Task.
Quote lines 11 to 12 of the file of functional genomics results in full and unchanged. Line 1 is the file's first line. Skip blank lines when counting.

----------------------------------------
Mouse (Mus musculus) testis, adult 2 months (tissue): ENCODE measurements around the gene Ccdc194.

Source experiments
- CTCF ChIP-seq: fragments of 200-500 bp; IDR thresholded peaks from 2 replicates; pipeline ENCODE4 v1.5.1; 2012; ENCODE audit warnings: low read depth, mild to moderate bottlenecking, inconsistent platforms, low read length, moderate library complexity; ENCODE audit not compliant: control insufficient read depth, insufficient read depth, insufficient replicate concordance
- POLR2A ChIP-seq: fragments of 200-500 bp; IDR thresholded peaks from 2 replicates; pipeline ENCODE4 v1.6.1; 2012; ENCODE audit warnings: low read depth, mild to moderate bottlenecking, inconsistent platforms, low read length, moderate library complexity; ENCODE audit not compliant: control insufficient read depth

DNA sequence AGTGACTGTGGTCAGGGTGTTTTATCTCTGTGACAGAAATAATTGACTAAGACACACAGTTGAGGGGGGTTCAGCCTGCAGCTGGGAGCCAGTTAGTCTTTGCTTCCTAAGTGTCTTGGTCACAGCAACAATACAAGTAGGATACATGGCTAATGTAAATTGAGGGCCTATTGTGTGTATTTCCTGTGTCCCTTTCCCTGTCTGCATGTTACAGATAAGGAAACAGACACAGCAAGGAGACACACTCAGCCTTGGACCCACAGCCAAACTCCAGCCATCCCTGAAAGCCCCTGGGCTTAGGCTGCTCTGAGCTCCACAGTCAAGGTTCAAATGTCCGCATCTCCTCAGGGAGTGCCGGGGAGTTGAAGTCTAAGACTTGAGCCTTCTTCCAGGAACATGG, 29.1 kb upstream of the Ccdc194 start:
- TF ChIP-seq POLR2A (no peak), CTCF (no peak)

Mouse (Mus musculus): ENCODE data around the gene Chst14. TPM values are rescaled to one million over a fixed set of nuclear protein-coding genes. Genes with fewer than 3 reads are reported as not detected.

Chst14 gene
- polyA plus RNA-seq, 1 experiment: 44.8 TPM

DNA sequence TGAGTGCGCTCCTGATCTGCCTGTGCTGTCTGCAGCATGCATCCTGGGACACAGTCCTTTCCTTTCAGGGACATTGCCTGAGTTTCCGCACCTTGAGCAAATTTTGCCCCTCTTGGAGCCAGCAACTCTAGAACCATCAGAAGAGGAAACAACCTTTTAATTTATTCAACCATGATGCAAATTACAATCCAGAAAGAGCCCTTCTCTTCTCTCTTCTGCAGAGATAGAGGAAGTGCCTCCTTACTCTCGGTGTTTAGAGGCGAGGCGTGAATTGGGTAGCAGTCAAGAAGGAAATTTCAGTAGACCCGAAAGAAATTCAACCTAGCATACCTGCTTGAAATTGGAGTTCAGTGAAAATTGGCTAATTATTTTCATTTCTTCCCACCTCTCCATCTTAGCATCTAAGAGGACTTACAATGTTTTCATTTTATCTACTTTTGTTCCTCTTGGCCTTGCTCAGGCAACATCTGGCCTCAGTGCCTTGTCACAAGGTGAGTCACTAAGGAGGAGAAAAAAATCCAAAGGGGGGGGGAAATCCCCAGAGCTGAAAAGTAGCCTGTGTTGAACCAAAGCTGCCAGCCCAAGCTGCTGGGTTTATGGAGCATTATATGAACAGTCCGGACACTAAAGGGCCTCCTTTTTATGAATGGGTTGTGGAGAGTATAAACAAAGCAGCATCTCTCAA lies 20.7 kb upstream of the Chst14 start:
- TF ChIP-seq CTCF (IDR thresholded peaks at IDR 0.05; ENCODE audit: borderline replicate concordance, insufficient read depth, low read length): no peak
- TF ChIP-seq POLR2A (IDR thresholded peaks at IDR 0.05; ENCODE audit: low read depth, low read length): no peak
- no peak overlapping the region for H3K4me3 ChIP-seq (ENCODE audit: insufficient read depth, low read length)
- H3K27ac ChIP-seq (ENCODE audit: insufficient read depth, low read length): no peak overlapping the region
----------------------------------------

- TF ChIP-seq CTCF (IDR thresholded peaks at IDR 0.05; ENCODE audit: borderline replicate concordance, insufficient read depth, low read length): no peak
- TF ChIP-seq POLR2A (IDR thresholded peaks at IDR 0.05; ENCODE audit: low read depth, low read length): no peak